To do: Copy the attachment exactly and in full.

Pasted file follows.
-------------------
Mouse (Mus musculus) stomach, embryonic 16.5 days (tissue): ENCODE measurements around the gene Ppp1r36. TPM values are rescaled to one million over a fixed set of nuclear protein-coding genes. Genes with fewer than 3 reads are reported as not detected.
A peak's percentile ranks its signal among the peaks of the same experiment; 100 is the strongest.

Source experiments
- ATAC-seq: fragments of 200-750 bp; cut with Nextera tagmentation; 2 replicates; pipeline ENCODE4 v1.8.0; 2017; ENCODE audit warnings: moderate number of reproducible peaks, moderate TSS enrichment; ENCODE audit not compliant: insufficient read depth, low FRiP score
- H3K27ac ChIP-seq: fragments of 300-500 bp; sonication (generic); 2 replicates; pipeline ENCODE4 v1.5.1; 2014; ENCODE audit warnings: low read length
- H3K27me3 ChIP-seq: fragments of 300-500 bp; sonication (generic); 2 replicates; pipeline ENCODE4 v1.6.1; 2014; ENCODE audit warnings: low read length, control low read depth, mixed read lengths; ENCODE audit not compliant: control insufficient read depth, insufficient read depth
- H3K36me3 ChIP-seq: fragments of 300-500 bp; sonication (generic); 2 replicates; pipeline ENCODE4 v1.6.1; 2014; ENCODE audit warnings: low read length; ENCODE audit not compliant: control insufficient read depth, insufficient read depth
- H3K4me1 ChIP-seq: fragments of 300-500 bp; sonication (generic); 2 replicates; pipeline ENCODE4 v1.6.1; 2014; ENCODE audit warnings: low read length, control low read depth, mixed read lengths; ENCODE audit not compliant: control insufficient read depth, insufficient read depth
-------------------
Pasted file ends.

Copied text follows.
Mouse (Mus musculus) stomach, embryonic 16.5 days (tissue): ENCODE measurements around the gene Ppp1r36. TPM values are rescaled to one million over a fixed set of nuclear protein-coding genes. Genes with fewer than 3 reads are reported as not detected.
A peak's percentile ranks its signal among the peaks of the same experiment; 100 is the strongest.

Source experiments
- ATAC-seq: fragments of 200-750 bp; cut with Nextera tagmentation; 2 replicates; pipeline ENCODE4 v1.8.0; 2017; ENCODE audit warnings: moderate number of reproducible peaks, moderate TSS enrichment; ENCODE audit not compliant: insufficient read depth, low FRiP score
- H3K27ac ChIP-seq: fragments of 300-500 bp; sonication (generic); 2 replicates; pipeline ENCODE4 v1.5.1; 2014; ENCODE audit warnings: low read length
- H3K27me3 ChIP-seq: fragments of 300-500 bp; sonication (generic); 2 replicates; pipeline ENCODE4 v1.6.1; 2014; ENCODE audit warnings: low read length, control low read depth, mixed read lengths; ENCODE audit not compliant: control insufficient read depth, insufficient read depth
- H3K36me3 ChIP-seq: fragments of 300-500 bp; sonication (generic); 2 replicates; pipeline ENCODE4 v1.6.1; 2014; ENCODE audit warnings: low read length; ENCODE audit not compliant: control insufficient read depth, insufficient read depth
- H3K4me1 ChIP-seq: fragments of 300-500 bp; sonication (generic); 2 replicates; pipeline ENCODE4 v1.6.1; 2014; ENCODE audit warnings: low read length, control low read depth, mixed read lengths; ENCODE audit not compliant: control insufficient read depth, insufficient read depth